, Volume 140, Issue 1, pp 1–13 | Cite as

Improving understanding of soil organic matter dynamics by triangulating theories, measurements, and models

  • Joseph C. BlankinshipEmail author
  • Asmeret Asefaw Berhe
  • Susan E. Crow
  • Jennifer L. Druhan
  • Katherine A. Heckman
  • Marco Keiluweit
  • Corey R. Lawrence
  • Erika Marín-Spiotta
  • Alain F. Plante
  • Craig Rasmussen
  • Christina Schädel
  • Joshua P. Schimel
  • Carlos A. Sierra
  • Aaron Thompson
  • Rota Wagai
  • William R. Wieder
Synthesis and Emerging Ideas


Soil organic matter (SOM) turnover increasingly is conceptualized as a tension between accessibility to microorganisms and protection from decomposition via physical and chemical association with minerals in emerging soil biogeochemical theory. Yet, these components are missing from the original mathematical models of belowground carbon dynamics and remain underrepresented in more recent compartmental models that separate SOM into discrete pools with differing turnover times. Thus, a gap currently exists between the emergent understanding of SOM dynamics and our ability to improve terrestrial biogeochemical projections that rely on the existing models. In this opinion paper, we portray the SOM paradigm as a triangle composed of three nodes: conceptual theory, analytical measurement, and numerical models. In successful approaches, we contend that the nodes are connected—models capture the essential features of dominant theories while measurement tools generate data adequate to parameterize and evaluate the models—and balanced—models can inspire new theories via emergent behaviors, pushing empiricists to devise new measurements. Many exciting advances recently pushed the boundaries on one or more nodes. However, newly integrated triangles have yet to coalesce. We conclude that our ability to incorporate mechanisms of microbial decomposition and physicochemical protection into predictions of SOM change is limited by current disconnections and imbalances among theory, measurement, and modeling. Opportunities to reintegrate the three components of the SOM paradigm exist by carefully considering their linkages and feedbacks at specific scales of observation.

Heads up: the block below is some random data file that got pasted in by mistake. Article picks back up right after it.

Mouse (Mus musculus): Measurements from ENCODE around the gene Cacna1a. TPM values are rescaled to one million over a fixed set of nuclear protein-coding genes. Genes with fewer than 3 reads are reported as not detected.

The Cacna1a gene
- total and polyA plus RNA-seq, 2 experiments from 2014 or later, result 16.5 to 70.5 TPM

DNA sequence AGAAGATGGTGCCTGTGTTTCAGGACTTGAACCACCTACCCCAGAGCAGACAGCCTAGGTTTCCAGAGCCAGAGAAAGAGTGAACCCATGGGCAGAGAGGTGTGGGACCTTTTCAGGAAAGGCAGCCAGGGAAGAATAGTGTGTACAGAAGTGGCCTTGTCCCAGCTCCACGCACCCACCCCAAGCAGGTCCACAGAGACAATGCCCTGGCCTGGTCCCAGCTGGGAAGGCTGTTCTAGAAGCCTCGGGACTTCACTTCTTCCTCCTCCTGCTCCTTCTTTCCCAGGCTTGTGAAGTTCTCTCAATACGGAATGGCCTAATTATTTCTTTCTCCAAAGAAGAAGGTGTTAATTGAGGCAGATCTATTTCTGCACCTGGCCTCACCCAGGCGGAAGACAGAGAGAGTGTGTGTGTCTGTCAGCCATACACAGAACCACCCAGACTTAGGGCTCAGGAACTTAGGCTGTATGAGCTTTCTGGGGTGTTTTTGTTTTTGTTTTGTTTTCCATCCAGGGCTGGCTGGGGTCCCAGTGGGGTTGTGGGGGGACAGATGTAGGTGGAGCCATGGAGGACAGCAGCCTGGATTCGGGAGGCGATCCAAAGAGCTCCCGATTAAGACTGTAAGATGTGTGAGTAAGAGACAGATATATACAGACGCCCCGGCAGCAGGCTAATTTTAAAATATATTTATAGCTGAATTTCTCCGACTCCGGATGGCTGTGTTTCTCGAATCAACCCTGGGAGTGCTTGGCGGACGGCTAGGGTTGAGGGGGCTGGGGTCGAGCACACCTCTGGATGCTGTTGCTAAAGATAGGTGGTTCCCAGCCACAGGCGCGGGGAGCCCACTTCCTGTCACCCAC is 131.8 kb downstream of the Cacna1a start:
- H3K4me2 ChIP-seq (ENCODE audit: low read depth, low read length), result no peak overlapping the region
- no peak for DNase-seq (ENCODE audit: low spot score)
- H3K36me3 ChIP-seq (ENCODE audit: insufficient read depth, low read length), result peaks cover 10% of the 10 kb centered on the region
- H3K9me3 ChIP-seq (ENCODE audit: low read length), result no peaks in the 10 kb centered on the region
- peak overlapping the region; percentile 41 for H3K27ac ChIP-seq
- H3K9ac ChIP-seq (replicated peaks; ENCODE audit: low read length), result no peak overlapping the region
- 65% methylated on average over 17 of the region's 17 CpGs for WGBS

Biogeochemical models Carbon stabilization Decomposition Global carbon cycle Soil organic matter 



Essential support for this project came from the U.S. Geological Survey (USGS) John Wesley Powell Center for Analysis and Synthesis Working Group on Soil Carbon: “What lies below? Improving quantification and prediction of soil carbon storage, stability, and susceptibility to disturbance.” This work was also supported in part by the USDA NIFA HAW01130-H. We thank participants of the International Soil Carbon Network (ISCN) for their help in refining the vision for this manuscript. We are also grateful for feedback from presenters and attendees of our organized oral session at the American Geophysical Union’s 2016 Fall Meeting (“Diving into our conceptual and operational view of soil carbon pools”) and Stefano Manzoni and three anonymous reviewers.


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Copyright information

© Springer Nature Switzerland AG 2018

Authors and Affiliations

  • Joseph C. Blankinship
    • 1
    Email author
  • Asmeret Asefaw Berhe
    • 2
  • Susan E. Crow
    • 3
  • Jennifer L. Druhan
    • 4
  • Katherine A. Heckman
    • 5
  • Marco Keiluweit
    • 6
  • Corey R. Lawrence
    • 7
  • Erika Marín-Spiotta
    • 8
  • Alain F. Plante
    • 9
  • Craig Rasmussen
    • 1
  • Christina Schädel
    • 10
  • Joshua P. Schimel
    • 11
  • Carlos A. Sierra
    • 12
  • Aaron Thompson
    • 13
  • Rota Wagai
    • 14
  • William R. Wieder
    • 15
    • 16
  1. 1.Department of Soil, Water, and Environmental ScienceUniversity of ArizonaTucsonUSA
  2. 2.Life and Environmental Sciences UnitUniversity of California MercedMercedUSA
  3. 3.Department of Natural Resources and Environmental ManagementUniversity of Hawaii ManoaHonoluluUSA
  4. 4.Department of GeologyUniversity of Illinois Urbana ChampaignChampaignUSA
  5. 5.USDA Forest ServiceNorthern Research StationHoughtonUSA
  6. 6.School of Earth and Sustainability, Stockbridge SchoolUniversity of MassachusettsAmherstUSA
  7. 7.U.S. Geological SurveyDenverUSA
  8. 8.Department of GeographyUniversity of Wisconsin at MadisonMadisonUSA
  9. 9.Department of Earth and Environmental ScienceUniversity of PennsylvaniaPhiladelphiaUSA
  10. 10.Center for Ecosystem Science and Society, Northern Arizona UniversityFlagstaffUSA
  11. 11.Earth Research Institute and Department of Ecology, Evolution, and Marine Biology, University of California Santa BarbaraSanta BarbaraUSA
  12. 12.Max Planck Institute for BiogeochemistryJenaGermany
  13. 13.Department of Crop and Soil Science & Odum School of EcologyUniversity of GeorgiaAthensUSA
  14. 14.National Agriculture and Food Research Organization, Institute for Agro-Environmental SciencesTsukubaJapan
  15. 15.Institute of Arctic and Alpine Research, University of ColoradoBoulderUSA
  16. 16.Climate and Global Dynamics LaboratoryNational Center for Atmospheric ResearchBoulderUSA

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